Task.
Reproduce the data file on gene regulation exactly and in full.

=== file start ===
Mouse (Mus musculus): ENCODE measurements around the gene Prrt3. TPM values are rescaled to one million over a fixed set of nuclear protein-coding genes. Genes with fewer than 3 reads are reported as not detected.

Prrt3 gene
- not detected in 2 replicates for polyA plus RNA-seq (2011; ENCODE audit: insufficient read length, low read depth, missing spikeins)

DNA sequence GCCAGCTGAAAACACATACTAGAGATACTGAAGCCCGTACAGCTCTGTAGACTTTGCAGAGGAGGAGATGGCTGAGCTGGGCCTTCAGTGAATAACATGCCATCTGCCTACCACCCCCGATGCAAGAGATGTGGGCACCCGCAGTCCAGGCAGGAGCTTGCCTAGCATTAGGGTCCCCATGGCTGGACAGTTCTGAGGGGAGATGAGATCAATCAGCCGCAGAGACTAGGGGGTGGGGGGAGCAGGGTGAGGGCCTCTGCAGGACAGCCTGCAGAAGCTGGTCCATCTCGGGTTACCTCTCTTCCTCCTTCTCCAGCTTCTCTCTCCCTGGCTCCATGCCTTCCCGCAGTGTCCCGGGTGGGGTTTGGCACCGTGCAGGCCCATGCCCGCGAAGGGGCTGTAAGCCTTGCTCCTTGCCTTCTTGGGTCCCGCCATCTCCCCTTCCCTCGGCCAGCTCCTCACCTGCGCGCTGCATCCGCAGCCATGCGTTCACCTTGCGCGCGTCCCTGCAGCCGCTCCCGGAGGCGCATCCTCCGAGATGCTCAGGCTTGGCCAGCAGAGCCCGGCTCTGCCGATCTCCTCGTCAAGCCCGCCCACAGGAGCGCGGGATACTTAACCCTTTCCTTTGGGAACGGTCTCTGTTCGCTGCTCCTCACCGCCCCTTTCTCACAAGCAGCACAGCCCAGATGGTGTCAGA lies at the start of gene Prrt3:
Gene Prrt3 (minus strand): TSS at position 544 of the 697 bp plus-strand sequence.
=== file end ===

Mouse (Mus musculus): ENCODE measurements around the gene Prrt3. TPM values are rescaled to one million over a fixed set of nuclear protein-coding genes. Genes with fewer than 3 reads are reported as not detected.

Prrt3 gene
- not detected in 2 replicates for polyA plus RNA-seq (2011; ENCODE audit: insufficient read length, low read depth, missing spikeins)

DNA sequence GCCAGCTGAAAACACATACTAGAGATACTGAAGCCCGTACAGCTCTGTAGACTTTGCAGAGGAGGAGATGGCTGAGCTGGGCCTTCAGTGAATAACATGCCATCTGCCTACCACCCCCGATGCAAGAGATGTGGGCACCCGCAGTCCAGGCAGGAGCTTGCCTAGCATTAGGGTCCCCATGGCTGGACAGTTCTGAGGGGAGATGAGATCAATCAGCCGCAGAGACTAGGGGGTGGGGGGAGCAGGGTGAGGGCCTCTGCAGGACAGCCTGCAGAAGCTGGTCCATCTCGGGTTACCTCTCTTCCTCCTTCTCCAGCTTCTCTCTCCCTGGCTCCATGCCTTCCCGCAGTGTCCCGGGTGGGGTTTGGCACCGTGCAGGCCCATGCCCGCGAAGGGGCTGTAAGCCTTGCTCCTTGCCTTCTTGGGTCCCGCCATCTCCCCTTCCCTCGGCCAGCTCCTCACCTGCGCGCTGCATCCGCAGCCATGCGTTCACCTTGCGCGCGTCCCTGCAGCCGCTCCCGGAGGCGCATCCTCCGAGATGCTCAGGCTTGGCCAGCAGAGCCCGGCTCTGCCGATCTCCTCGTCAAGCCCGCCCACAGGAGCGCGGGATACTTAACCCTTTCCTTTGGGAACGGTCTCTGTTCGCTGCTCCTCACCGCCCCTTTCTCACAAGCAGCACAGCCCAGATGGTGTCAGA lies at the start of gene Prrt3:
Gene Prrt3 (minus strand): TSS at position 544 of the 697 bp plus-strand sequence.